Plans India To introduce a law to ban private cryptocurrencies, such as Bitcoin, and set a framework for an official digital currency issued by the central bank, according to a legislative agenda included by the government.
The agenda, published on the House of Representatives website, said: The law creates a framework to facilitate the creation of the official digital currency issued by the Reserve Bank of India RBI.
She said The agendaThe legislation, which is listed for discussion in the current parliamentary session, seeks to ban all private cryptocurrencies in India, however, it allows for some exceptions to enhance the underlying technology of cryptocurrencies and their uses.
In mid-2019, an Indian government committee recommended that all private cryptocurrencies be banned, with a prison sentence of up to 10 years and heavy fines for anyone dealing in digital currencies.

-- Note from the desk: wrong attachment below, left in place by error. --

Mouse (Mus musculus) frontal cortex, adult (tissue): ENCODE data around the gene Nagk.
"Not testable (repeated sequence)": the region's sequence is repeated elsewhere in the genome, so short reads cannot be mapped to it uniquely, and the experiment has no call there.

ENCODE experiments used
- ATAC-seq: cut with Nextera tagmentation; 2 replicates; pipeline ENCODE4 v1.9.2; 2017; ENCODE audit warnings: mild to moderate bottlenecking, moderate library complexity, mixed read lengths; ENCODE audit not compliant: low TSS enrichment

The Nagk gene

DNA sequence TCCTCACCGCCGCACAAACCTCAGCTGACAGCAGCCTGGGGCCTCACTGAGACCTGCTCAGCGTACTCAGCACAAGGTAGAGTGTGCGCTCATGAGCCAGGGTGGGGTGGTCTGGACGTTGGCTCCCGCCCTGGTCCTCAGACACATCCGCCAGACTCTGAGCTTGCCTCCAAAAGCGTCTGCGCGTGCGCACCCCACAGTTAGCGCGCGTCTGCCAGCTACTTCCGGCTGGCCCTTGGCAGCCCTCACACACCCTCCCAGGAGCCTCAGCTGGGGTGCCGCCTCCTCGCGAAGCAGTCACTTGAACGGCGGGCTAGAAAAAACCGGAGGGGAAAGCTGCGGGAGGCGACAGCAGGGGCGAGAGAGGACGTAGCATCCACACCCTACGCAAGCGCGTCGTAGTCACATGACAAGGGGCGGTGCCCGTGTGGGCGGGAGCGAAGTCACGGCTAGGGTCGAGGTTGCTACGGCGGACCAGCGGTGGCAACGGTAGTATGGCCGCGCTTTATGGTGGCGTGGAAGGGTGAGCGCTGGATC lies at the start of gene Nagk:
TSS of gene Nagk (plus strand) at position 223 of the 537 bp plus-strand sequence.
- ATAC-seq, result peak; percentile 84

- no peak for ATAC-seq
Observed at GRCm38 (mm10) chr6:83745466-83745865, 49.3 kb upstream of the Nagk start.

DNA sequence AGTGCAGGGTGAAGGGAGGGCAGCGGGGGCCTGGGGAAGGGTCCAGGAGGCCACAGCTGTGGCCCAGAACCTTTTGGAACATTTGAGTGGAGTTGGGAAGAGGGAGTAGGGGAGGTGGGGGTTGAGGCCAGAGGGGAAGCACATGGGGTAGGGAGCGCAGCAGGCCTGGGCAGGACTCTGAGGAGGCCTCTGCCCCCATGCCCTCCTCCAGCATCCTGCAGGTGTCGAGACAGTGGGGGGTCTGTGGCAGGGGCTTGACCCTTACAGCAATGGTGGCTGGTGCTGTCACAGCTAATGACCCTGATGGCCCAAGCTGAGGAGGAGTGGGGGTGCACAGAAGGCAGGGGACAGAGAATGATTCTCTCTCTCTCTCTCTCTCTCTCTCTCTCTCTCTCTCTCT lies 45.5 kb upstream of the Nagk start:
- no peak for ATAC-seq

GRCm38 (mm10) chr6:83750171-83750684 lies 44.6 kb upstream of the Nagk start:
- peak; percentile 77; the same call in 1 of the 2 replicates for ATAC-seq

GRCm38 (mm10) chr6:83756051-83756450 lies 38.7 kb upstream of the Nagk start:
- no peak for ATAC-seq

In the same year, the then Indian Finance Minister said: The government does not recognize the cryptocurrency as legal tender or a coin and is taking all measures to eliminate the use of these crypto assets to finance illegal activities or as part of the payment system.
However, the committee asked the government to consider launching an official government-backed digital currency in India, to function like banknotes, through the Reserve Bank of India.
In April 2018, the Reserve Bank of India ordered financial institutions to cut all ties with individuals or companies dealing in virtual currencies, such as Bitcoin, within three months.
This proposal was challenged by many exchanges and traders, who filed a lawsuit in the Supreme Court, and the country’s Supreme Court ruled in their favor in March 2020, and this ruling was considered historic.
India’s Supreme Court allowed banks to handle cryptocurrency transactions, which resulted in the revocation of the central bank ban which dealt a major blow to the booming industry, but did not affect the previous circular at the policy level.
Governments around the world are looking for ways to regulate cryptocurrencies, but no major economy has taken the drastic step of imposing a blanket ban on owning them, despite raising concerns about misuse of consumer data and its potential impact on the financial system.